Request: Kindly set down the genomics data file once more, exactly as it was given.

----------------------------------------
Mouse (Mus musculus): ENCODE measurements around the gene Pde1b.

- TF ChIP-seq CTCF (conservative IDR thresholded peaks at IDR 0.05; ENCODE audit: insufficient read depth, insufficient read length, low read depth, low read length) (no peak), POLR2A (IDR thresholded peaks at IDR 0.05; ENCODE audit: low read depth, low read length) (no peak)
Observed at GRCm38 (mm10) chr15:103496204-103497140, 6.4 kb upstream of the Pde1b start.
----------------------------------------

Mouse (Mus musculus): ENCODE measurements around the gene Pde1b.

- TF ChIP-seq CTCF (conservative IDR thresholded peaks at IDR 0.05; ENCODE audit: insufficient read depth, insufficient read length, low read depth, low read length) (no peak), POLR2A (IDR thresholded peaks at IDR 0.05; ENCODE audit: low read depth, low read length) (no peak)
Observed at GRCm38 (mm10) chr15:103496204-103497140, 6.4 kb upstream of the Pde1b start.